The AY-3-8912 is an awesome chip – you probably already know about it from where they were used:
The AY-3-8910 is a 3-voice programmable sound generator (PSG) designed by General Instrument in 1978, initially for use with their 16-bit CP1610 or one of the PIC1650 series of 8-bit microcomputers. The AY-3-8910 and its variants were used in many arcade games—Konami Gyruss contains five—and pinball machines as well as being the sound chip in the Intellivision and Vectrex video game consoles, and the Amstrad CPC, Oric-1, Colour Genie, Elektor TV Games Computer, MSX, and later ZX Spectrum home computers. It was also used in the Mockingboard and Cricket sound cards for the Apple II and the Speech/Sound Cartridge for the TRS-80 Color Computer.
After General Instrument’s spin off of Microchip Technology in 1987, the chip was sold for a few years under the Microchip brand instead. It was also produced under license by Yamaha (with minor modifications, i.e. a selectable clock divider pin, and a double-resolution but double-rate volume envelope table) as the YM2149F; the Atari ST uses this version. It produced very similar results to the Texas Instruments SN76489 and was on the market for a similar period.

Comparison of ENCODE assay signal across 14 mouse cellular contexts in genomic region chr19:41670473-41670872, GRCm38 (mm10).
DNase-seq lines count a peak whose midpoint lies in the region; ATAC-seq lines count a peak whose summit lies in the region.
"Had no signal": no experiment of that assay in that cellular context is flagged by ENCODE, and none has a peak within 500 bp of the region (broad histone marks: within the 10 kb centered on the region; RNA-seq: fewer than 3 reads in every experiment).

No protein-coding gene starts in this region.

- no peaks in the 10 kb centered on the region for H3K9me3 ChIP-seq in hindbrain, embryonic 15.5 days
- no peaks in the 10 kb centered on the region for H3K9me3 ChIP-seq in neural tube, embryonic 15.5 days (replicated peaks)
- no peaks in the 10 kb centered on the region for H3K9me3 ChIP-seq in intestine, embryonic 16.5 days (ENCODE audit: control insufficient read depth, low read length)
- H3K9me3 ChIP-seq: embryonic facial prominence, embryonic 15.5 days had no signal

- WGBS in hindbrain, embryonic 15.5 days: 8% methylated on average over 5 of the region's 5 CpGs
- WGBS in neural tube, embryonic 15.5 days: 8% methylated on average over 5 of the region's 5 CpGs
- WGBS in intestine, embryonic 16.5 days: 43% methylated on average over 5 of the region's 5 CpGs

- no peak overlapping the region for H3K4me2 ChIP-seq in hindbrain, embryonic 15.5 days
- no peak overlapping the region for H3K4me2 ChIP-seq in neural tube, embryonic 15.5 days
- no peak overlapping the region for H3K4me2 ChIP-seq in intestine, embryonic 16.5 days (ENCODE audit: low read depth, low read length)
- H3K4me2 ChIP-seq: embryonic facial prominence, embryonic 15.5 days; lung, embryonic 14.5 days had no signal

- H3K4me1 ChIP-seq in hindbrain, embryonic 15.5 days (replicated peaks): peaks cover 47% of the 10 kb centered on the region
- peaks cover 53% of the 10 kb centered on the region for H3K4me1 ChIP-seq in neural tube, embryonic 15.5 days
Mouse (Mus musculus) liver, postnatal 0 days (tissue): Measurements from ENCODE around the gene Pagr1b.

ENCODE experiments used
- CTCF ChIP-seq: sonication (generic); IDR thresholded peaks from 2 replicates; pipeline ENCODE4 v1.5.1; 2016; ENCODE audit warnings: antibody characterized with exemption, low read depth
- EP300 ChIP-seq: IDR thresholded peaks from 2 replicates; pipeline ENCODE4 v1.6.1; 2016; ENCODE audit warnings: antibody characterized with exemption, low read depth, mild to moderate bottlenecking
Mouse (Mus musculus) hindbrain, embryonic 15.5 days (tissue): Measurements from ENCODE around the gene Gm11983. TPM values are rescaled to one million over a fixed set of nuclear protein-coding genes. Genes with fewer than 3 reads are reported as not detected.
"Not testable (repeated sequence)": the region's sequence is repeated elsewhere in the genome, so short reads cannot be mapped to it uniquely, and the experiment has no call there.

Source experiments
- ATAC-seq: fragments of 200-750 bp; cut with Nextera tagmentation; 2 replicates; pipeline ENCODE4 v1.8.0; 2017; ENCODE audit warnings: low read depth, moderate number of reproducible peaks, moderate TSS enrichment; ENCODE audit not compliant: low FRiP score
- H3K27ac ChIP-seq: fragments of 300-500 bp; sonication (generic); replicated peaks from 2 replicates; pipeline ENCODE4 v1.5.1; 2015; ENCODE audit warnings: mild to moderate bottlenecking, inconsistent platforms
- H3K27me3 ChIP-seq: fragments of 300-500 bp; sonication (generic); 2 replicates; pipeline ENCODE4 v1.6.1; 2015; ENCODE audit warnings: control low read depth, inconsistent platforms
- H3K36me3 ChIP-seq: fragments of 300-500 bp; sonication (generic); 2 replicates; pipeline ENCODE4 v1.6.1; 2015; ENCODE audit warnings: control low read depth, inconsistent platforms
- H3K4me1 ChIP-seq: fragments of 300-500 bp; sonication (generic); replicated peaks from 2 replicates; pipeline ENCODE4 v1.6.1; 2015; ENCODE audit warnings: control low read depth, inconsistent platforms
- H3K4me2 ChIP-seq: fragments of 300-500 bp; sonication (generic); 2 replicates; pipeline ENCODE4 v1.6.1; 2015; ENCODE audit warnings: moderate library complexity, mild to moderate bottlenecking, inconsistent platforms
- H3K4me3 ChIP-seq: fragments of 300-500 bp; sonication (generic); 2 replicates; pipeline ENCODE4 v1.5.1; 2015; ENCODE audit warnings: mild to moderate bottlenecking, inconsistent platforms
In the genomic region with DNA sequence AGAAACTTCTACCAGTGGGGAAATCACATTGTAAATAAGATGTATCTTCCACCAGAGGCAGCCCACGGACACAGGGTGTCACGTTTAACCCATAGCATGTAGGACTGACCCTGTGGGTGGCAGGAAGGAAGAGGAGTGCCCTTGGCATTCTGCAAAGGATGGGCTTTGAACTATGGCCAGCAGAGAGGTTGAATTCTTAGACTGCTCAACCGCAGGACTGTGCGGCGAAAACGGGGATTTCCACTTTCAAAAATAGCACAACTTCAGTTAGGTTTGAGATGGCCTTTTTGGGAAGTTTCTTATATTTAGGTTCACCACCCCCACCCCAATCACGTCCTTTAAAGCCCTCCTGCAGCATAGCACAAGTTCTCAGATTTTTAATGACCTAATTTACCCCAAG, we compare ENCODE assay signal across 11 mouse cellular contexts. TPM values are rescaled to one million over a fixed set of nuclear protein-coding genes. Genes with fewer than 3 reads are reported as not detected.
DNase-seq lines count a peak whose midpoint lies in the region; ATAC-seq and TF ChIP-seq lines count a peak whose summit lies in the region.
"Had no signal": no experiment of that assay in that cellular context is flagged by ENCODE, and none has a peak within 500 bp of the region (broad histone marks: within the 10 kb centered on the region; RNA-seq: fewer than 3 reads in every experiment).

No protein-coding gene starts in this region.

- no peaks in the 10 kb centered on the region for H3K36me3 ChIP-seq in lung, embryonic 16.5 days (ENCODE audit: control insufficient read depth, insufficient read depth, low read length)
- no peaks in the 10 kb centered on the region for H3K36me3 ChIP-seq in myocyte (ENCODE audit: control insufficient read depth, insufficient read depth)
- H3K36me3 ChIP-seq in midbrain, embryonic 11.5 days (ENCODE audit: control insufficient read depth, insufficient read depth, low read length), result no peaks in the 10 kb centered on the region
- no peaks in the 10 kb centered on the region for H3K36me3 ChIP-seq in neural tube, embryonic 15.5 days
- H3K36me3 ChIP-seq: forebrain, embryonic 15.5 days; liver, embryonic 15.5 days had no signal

The AY-3-8912 is the same chip in a 28-pin package, with parallel port B simply not connected to any pins. Smaller packages save cost and board space. The 8912 was the most widely used variant.
The chips are no longer made, but functionally-identical clones are still in active production. An unofficial VHDL description is freely available for use with FPGAs.
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